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Testing Yourself for Hidden Biases in an Age of Housing Inequality

This month, the National Association of Realtors released a 53-minute training video centered around addressing and overcoming hidden biases in the real estate industry. With a tenet of our mission statement being to “grow our student’s knowledge base,” we’re encouraging real estate professionals in Michigan and all over the country to learn about and assess themselves for hidden biases.

A hidden (or implicit) bias is when our brains automatically (and often unconsciously) associate stereotypes with particular groups of people - which can cause us to treat those people differently. Before you watch the training video, try taking an Implicit Bias test to learn what your unconscious attitudes are. Considering your own hidden biases is an uncomfortable process, but a necessary one. Research shows that “despite people’s best intentions and conscious awareness, some biases can persist.”

Some examples of hidden bias statements gathered from real estate agents are:

  • “I am going to show you some homes in ‘your kind of neighborhood.’ ”
  • You don’t want to live in that neighborhood, you can afford to live over here where you’ll feel more comfortable.”

If you can’t watch the entire course right now, here’s one key takeaway:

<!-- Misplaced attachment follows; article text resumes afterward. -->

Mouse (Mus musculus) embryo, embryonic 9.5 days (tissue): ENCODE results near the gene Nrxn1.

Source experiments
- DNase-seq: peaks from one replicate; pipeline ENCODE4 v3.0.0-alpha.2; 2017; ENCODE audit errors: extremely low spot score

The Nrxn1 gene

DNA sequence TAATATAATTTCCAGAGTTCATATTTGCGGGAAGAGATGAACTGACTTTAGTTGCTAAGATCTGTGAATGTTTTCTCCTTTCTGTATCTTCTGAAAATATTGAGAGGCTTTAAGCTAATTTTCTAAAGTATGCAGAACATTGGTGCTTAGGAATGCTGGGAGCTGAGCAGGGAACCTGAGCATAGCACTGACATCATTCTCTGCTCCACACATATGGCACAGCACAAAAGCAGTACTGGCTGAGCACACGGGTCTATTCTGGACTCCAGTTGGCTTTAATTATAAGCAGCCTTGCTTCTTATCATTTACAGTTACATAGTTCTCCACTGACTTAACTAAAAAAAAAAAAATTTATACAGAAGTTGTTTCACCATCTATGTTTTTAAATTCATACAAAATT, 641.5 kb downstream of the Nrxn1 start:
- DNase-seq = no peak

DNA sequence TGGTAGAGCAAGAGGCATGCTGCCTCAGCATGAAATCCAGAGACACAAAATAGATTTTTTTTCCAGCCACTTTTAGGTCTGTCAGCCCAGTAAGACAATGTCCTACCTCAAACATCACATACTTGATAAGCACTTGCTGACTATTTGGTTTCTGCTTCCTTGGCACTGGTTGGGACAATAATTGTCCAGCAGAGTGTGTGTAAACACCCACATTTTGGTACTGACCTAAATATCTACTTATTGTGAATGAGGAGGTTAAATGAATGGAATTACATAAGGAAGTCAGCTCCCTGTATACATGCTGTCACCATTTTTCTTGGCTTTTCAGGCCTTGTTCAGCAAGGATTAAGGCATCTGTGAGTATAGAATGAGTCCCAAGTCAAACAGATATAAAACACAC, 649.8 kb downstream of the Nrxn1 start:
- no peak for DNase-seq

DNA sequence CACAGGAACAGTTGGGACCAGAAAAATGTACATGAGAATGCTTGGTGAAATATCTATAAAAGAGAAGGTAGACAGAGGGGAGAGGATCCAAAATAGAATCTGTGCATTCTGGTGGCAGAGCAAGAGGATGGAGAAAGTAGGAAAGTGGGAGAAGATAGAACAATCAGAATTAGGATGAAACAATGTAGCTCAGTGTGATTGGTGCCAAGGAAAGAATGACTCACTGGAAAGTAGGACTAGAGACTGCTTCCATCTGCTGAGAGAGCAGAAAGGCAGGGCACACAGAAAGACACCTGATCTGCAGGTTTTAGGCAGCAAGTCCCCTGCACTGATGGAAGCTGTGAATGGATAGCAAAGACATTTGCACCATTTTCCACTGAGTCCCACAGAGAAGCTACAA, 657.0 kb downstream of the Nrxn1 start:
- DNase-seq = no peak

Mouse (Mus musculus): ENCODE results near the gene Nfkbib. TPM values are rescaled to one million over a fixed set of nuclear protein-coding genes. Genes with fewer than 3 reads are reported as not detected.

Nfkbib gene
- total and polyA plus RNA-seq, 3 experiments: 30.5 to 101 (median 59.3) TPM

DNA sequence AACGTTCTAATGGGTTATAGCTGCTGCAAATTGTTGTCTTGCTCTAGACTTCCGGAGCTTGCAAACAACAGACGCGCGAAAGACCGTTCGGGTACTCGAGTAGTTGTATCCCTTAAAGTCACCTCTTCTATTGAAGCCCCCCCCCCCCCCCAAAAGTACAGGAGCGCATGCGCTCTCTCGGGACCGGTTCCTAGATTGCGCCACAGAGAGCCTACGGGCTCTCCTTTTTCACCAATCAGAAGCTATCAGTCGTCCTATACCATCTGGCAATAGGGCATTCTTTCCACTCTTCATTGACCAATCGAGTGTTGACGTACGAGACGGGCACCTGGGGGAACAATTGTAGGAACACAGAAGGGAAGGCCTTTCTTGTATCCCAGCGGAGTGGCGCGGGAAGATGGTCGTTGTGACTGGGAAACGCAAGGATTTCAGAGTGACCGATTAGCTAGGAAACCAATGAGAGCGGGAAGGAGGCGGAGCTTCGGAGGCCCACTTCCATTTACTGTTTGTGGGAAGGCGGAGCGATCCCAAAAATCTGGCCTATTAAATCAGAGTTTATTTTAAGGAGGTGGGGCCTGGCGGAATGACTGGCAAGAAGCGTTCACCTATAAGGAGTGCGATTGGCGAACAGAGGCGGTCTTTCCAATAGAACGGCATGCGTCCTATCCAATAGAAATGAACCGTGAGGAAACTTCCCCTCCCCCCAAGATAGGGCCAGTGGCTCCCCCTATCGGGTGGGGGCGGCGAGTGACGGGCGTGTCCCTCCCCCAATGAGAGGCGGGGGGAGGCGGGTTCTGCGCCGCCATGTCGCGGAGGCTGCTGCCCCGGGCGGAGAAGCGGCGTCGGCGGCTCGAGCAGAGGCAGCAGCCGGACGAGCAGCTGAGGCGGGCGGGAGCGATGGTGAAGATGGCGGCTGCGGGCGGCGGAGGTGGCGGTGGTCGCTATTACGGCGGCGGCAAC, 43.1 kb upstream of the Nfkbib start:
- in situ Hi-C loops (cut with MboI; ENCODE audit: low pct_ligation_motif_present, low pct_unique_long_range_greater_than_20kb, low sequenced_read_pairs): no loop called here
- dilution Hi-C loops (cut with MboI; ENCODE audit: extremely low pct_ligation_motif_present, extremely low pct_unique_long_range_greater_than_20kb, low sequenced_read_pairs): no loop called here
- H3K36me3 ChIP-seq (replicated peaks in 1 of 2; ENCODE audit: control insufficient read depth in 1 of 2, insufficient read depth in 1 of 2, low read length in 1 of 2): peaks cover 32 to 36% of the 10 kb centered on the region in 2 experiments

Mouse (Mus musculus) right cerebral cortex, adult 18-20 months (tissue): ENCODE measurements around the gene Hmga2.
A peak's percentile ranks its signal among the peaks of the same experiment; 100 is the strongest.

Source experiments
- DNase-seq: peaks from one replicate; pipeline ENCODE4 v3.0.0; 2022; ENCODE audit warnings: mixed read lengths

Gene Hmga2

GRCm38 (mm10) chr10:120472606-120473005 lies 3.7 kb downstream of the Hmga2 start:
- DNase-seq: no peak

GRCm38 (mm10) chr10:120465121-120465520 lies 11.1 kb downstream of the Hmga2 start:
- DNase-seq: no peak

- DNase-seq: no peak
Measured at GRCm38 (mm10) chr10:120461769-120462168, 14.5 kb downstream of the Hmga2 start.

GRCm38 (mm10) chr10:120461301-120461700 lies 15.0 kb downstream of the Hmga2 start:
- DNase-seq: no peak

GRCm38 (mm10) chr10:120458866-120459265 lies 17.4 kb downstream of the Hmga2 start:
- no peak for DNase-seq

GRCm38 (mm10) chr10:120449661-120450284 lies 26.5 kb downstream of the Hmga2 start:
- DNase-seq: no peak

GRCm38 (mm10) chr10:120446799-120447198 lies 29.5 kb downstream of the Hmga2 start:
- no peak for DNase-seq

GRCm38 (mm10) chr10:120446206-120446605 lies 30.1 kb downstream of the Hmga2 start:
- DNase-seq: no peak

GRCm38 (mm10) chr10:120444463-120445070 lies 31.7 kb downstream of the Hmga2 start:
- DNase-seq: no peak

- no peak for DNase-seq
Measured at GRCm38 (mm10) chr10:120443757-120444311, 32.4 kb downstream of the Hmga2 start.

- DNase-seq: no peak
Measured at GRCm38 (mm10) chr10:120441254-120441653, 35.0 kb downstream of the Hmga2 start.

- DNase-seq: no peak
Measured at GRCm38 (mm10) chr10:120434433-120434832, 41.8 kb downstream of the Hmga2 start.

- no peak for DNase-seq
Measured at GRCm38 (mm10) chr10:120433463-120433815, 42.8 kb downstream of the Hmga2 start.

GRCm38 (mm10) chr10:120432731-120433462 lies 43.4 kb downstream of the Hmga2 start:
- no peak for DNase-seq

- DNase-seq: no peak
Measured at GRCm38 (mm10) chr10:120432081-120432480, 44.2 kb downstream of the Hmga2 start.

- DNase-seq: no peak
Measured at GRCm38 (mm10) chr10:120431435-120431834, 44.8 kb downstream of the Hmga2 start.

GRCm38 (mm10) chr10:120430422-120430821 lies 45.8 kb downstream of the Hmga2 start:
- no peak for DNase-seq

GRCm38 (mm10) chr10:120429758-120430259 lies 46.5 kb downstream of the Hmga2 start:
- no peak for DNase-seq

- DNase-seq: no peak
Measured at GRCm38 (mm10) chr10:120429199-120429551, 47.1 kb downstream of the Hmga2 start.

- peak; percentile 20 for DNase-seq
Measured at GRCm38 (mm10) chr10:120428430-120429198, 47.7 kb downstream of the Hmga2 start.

Bias Override is a way to make sure that your behavior aligns with your values. Integrating this into your real estate practice means:

  • Developing protocols for how to provide all clients with equal treatment
  • Learning how to manage your mindset so your interpersonal interactions with clients are respectful and successful
  • Creating scripts for how to navigate conversations about subjects such as schools to make sure you are conveying the same information to each client

It’s important to ensure that all of your clients can obtain the exact housing they desire. In Michigan, studies show that housing inequality is still prevalent despite 1968’s Fair Housing Act. A 2016 survey found that in Metro Detroit, black applicants were twice as likely to be denied a home loan as white applicants. In Lansing, black applicants fare even worse with a denial rate three times higher than whites.

This week, join in the fight for housing equality by setting aside some time to recognize your own hidden biases and start taking steps to change your way of thinking.

 


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